Entanet has warned that the new Investigatory Powers Act (IPA), which is set to come into force as soon as the government’s Investigatory Powers Bill (IPB) gains Royal Assent, will have implications for the privacy of every UK citizen and could lead to further sweeping powers being assumed by the state.
In the latest article on its opinion website, the company’s Product Manager, Paul Heritage-Redpath, argues that the passing of the Bill into law could set a dangerous precedent.
“Entanet campaigned hard against the IPB and its previous incarnations. Given the volume of data breaches already this year, as a responsible ISP we consider the collection of every citizen’s browsing history to be a profoundly bad idea; it is inevitable that, at best, there will be scope creep among government departments. At worst, your life will fall into the wrong hands. We will let former Prime Minister David Cameron have the last word: ‘If we want to stop the state controlling us, we must confront this surveillance state.’”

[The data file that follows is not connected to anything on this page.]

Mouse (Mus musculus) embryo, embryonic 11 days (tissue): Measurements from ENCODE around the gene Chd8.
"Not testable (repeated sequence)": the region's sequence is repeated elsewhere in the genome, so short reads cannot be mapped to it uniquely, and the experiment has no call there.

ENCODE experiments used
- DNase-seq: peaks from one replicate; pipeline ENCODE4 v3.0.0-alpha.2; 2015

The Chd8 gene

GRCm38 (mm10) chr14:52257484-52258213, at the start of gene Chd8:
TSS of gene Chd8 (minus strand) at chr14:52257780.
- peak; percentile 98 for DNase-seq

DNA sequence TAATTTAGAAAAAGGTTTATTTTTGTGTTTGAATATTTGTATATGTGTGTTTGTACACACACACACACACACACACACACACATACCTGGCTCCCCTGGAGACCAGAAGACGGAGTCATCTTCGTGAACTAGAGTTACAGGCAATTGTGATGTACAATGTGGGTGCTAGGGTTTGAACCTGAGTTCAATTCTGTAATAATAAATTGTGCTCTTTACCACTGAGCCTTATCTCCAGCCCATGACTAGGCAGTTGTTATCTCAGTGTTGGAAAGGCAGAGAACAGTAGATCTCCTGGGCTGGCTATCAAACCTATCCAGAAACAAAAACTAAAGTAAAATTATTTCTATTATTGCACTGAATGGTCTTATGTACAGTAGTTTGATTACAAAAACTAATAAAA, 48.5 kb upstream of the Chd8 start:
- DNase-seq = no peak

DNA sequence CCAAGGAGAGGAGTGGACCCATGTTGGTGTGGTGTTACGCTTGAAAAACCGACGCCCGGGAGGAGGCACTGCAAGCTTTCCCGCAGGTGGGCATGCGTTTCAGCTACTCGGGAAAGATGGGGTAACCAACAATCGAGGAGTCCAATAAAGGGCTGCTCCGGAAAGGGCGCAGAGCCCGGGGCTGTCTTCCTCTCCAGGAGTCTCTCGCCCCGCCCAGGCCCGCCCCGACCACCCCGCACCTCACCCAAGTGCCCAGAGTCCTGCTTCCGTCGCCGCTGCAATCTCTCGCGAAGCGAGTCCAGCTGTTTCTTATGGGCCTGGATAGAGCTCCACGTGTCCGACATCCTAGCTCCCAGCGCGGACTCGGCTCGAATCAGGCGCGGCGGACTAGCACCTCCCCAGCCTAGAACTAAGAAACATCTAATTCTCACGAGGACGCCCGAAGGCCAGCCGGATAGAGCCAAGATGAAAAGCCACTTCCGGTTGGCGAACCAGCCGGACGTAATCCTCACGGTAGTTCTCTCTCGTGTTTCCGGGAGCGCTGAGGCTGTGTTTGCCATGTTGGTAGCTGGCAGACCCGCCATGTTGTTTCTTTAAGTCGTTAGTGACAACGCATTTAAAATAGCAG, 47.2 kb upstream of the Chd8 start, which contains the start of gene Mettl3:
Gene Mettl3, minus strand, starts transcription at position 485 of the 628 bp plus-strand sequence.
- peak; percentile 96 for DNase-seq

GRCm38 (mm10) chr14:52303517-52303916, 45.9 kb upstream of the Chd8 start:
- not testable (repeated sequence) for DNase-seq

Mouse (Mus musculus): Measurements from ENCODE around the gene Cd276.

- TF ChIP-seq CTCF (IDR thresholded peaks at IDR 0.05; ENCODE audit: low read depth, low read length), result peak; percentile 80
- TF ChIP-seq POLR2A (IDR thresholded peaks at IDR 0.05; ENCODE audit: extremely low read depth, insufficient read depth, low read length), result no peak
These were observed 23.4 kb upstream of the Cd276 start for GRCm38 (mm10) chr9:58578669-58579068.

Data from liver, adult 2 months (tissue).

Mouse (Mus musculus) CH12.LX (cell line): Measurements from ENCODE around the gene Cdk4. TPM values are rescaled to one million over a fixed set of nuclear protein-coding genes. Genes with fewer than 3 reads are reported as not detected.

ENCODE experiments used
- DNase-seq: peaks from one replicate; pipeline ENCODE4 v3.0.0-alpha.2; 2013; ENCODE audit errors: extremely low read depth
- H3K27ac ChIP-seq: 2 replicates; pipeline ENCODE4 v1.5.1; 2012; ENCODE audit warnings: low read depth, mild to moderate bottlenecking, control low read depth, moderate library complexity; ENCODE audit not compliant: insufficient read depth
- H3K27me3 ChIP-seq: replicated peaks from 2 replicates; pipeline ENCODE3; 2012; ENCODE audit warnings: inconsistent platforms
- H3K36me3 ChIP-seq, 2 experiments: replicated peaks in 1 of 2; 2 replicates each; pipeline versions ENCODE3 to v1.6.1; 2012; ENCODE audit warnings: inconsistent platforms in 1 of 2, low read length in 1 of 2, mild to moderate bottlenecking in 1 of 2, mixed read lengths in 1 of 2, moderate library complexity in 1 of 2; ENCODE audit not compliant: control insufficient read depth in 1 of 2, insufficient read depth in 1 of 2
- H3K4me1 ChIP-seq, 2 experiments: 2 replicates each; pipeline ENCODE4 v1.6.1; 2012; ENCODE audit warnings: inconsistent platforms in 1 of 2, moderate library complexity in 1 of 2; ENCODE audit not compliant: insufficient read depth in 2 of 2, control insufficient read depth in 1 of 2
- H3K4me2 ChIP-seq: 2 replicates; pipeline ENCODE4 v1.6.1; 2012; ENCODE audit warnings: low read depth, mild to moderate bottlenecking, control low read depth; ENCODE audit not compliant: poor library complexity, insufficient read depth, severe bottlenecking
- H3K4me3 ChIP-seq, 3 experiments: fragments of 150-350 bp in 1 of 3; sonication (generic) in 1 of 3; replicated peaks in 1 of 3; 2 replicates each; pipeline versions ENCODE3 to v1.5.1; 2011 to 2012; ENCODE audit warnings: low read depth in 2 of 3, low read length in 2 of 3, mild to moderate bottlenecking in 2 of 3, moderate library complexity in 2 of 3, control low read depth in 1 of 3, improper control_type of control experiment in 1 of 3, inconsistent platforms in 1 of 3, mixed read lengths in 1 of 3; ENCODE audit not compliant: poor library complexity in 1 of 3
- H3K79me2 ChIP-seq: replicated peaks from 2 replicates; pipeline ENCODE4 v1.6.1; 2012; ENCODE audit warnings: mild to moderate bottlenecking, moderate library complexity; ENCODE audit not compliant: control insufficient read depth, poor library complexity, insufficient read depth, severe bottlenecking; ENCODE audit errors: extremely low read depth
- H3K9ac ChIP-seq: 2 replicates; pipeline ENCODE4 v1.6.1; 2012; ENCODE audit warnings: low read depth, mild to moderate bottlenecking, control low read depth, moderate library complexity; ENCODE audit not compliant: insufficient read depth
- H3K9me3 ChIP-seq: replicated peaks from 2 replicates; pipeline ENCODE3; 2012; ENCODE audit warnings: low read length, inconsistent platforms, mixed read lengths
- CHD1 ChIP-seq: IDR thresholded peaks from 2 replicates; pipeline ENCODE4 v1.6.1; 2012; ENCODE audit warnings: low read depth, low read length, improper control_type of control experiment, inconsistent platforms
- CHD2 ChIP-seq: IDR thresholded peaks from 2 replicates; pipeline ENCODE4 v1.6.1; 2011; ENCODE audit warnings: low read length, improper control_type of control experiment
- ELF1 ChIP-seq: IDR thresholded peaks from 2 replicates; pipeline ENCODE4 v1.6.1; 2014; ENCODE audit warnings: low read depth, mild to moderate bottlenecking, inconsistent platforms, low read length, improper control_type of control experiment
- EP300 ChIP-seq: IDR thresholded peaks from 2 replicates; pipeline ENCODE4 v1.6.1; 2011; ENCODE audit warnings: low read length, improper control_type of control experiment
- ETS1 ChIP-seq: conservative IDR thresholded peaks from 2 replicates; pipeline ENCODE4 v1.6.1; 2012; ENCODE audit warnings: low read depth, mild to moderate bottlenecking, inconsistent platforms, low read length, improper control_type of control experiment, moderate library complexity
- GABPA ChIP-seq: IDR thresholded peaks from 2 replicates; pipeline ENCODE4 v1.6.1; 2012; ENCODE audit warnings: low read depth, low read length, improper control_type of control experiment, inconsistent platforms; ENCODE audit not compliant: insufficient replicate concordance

In a multiple-choice straw poll conducted on its website, 57 percent of respondents said that if the IPB was passed, they would be ‘off to live in the woods so that they wouldn’t have a digital footprint to spy on’, while 24 percent said they were mostly concerned about how their business will manage the cost of required data retention. A further 14 percent had no knowledge of the IPB, while only five percent said they were not bothered as they have nothing to hide.
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